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China wants assurances including that its airlines can use domestic carbon offsets to meet obligations under the UN’s global aviation carbon market, a senior government official said Monday, revealing that his country was not yet fully in support of the ICAO deal despite having signed it two months ago.
Senior MEPs from across the political spectrum struck an early compromise deal on the post-2020 EU ETS reform bill late Tuesday and are confident a committee vote will take place later this week, two sources said.
China’s State Council has approved an overall cap on CO2 emissions for 7,000 companies that will be brought into its carbon trading scheme next year, a senior NDRC official said Tuesday.
A wide range of groups representing electricity suppliers, energy consumers and industry on Tuesday issued a statement warning the government of an impending energy system crisis if it keeps a closed mind on climate policy options.
EU nations spent around 85% of revenues raised from auctioning ETS allowances over 2013-2015 on tackling climate change, but loose reporting requirements make it difficult to see exactly how the money is spent and allows states to include cash that may be helping to subsidise big emitters.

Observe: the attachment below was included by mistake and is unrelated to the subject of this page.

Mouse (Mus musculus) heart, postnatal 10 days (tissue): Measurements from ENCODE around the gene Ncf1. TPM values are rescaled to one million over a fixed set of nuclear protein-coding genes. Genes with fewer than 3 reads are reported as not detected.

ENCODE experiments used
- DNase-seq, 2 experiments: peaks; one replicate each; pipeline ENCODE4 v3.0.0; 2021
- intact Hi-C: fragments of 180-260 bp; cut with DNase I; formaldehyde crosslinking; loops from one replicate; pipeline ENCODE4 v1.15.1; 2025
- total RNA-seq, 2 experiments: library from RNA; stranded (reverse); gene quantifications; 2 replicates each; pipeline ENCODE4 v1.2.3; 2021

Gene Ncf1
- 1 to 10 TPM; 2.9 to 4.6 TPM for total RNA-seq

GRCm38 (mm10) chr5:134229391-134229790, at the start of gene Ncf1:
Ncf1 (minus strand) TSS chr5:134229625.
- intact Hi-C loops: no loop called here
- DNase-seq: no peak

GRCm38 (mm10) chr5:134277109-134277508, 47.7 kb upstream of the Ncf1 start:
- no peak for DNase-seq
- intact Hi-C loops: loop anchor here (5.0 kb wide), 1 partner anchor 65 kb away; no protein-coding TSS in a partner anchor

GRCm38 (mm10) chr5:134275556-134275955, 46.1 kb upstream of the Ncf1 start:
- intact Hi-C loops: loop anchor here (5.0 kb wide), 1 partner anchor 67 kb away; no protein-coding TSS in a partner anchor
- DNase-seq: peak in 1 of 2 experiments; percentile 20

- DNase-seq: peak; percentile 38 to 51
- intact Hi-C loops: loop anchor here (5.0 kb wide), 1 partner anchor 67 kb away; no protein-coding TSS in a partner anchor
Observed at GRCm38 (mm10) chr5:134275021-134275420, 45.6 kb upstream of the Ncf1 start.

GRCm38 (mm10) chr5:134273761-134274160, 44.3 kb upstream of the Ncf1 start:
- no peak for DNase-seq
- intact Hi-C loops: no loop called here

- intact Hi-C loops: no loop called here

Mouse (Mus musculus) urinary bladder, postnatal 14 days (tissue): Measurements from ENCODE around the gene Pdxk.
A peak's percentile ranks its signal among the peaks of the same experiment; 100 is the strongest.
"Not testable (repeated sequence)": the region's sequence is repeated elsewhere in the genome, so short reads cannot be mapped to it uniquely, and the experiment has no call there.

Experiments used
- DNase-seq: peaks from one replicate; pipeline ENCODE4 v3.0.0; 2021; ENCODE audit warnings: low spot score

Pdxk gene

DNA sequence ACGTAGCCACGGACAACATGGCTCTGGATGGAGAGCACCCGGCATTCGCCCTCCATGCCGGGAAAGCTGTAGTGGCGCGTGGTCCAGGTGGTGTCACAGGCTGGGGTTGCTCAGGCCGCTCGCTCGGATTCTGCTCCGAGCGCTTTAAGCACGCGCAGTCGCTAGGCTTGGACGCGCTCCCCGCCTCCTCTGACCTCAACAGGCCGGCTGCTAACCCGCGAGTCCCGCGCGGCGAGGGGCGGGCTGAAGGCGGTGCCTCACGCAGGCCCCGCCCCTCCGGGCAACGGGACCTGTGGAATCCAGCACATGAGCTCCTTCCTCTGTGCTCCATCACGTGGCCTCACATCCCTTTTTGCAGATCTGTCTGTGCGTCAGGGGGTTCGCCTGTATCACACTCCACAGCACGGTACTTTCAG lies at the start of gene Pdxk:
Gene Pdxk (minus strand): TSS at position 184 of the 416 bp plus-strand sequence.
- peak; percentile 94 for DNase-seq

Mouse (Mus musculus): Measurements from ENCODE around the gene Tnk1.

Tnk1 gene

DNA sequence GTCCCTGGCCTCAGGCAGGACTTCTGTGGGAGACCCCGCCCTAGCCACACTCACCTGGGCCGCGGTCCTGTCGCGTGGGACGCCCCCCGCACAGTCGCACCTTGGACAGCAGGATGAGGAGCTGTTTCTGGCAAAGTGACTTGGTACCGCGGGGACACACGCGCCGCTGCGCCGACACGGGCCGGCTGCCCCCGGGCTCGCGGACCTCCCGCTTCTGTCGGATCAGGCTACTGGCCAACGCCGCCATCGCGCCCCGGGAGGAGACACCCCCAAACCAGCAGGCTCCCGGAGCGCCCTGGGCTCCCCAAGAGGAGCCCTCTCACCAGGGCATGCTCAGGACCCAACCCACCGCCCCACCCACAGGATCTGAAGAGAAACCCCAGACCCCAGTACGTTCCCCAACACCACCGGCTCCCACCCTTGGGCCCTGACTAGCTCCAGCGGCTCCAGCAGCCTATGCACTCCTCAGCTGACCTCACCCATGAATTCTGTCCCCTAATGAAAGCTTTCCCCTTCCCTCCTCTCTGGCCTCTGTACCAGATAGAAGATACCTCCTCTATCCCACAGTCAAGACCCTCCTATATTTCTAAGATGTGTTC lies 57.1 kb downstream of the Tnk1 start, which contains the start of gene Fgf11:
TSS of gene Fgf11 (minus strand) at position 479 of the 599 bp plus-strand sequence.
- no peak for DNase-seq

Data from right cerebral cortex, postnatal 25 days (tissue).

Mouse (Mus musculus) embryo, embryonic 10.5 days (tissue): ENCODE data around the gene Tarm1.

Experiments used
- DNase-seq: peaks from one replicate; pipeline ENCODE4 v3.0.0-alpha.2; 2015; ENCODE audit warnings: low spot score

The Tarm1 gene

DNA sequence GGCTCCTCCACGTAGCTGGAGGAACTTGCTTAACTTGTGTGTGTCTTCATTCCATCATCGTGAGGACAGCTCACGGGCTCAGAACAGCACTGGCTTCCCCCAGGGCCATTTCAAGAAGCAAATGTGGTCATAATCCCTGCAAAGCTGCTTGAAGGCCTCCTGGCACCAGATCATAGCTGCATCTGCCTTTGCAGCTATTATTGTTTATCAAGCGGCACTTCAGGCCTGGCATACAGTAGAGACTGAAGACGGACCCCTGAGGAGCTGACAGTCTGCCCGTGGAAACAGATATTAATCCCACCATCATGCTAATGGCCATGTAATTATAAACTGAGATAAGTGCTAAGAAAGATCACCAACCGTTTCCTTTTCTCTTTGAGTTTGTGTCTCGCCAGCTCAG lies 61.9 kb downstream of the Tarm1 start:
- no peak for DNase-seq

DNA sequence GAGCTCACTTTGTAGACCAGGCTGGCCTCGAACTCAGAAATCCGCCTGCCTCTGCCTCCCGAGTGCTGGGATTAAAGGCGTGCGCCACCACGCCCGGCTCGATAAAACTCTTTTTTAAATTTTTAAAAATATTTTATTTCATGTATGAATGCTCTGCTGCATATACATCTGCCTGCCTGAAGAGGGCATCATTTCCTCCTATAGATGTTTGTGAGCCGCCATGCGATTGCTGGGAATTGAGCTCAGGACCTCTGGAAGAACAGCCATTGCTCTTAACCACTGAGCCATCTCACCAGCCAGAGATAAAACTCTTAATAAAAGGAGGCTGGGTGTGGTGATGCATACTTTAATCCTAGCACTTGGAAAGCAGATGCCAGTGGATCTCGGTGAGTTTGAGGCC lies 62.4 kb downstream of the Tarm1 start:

European carbon eased on Tuesday following the previous day’s stellar 9.2% gains and after failing to break through a technical level just south of €5.
The head of EU carbon analysis at Thomson Reuters Point Carbon is to leave the company and return to Norway’s climate and environment ministry, where he has accepted a role as special advisor on climate policy and green growth.
Spot CO2 trading on the Hubei carbon exchange will be closed Dec. 15-23 due to system upgrades, the bourse said Tuesday.
BITE-SIZED UPDATES FROM AROUND THE WORLD
T-Rex & the Rickster – It’s official: President-elect Trump has nominated Rex Tillerson to be Secretary of State, meaning that if appointed, the current Exxon CEO will also manage the US’ climate negotiation teams. As the boss of an oil & gas major, Tillerson has more moderate views on climate change and has previously supported carbon taxes (though likely as a way of hurting rival fuel coal). Meanwhile, former Texas Governor Rick Perry has been tapped to head the Department of Energy – an agency he has previously said he wants to cull but of which he forgot the name during one of the 2012 Republican presidential debates. Perry has called climate change a “contrived phony mess” and efforts to tackle it “hysteria”. “Another day, another climate change denier” on Trump’s list of senior- and Cabinet-level appointees, said 350.org Executive Director May Boeve.
No names, no regrets – The Department of Energy said Tuesday it will reject the request by President-elect Donald Trump’s transition team to name staffers who worked on climate change programmes, The Hill reports. DOE spokesman Eben Burnhan-Snyder said the agency received “significant feedback” from workers regarding a questionnaire from the transition team that leaked last week.
Only $5.2 trillion – The value of investment funds committed to selling off fossil fuel assets has jumped to $5.2 trillion, doubling in just over a year. The divestment campaign began on university campuses in 2011, but a new report reveals that the concerns over fossil fuel investments have now entered the mainstream with more than 80% of the funds now committed to divest being managed by pension funds and commercial investment. (H/T Carbon Brief)